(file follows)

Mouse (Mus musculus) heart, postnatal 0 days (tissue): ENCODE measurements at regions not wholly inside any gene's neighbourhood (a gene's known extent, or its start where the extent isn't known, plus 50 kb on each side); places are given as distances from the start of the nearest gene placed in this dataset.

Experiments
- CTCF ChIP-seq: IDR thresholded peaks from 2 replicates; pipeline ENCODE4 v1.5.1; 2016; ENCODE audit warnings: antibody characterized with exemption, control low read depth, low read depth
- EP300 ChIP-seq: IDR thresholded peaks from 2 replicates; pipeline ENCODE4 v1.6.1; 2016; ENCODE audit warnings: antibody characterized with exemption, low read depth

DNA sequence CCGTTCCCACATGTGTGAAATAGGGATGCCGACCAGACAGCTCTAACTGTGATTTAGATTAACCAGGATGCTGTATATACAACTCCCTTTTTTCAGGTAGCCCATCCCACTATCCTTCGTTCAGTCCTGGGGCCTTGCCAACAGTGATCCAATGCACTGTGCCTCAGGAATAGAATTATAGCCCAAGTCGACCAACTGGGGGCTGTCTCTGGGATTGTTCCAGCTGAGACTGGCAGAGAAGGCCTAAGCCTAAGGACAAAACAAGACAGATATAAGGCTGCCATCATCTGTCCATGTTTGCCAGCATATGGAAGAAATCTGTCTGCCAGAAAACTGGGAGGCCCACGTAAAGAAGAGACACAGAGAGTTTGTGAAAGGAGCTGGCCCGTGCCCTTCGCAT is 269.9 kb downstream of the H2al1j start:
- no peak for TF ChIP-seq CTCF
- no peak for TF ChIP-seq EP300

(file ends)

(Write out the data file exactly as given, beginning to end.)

Mouse (Mus musculus) heart, postnatal 0 days (tissue): ENCODE measurements at regions not wholly inside any gene's neighbourhood (a gene's known extent, or its start where the extent isn't known, plus 50 kb on each side); places are given as distances from the start of the nearest gene placed in this dataset.

Experiments
- CTCF ChIP-seq: IDR thresholded peaks from 2 replicates; pipeline ENCODE4 v1.5.1; 2016; ENCODE audit warnings: antibody characterized with exemption, control low read depth, low read depth
- EP300 ChIP-seq: IDR thresholded peaks from 2 replicates; pipeline ENCODE4 v1.6.1; 2016; ENCODE audit warnings: antibody characterized with exemption, low read depth

DNA sequence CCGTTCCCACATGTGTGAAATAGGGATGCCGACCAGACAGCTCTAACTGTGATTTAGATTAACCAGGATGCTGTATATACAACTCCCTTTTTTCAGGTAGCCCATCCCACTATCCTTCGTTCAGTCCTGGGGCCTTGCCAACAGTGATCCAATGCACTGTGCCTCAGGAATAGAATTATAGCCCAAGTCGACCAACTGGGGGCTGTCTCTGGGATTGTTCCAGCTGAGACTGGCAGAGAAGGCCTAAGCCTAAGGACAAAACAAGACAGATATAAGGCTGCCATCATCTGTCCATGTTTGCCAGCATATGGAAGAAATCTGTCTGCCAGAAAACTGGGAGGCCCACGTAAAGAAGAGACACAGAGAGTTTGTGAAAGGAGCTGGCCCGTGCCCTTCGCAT is 269.9 kb downstream of the H2al1j start:
- no peak for TF ChIP-seq CTCF
- no peak for TF ChIP-seq EP300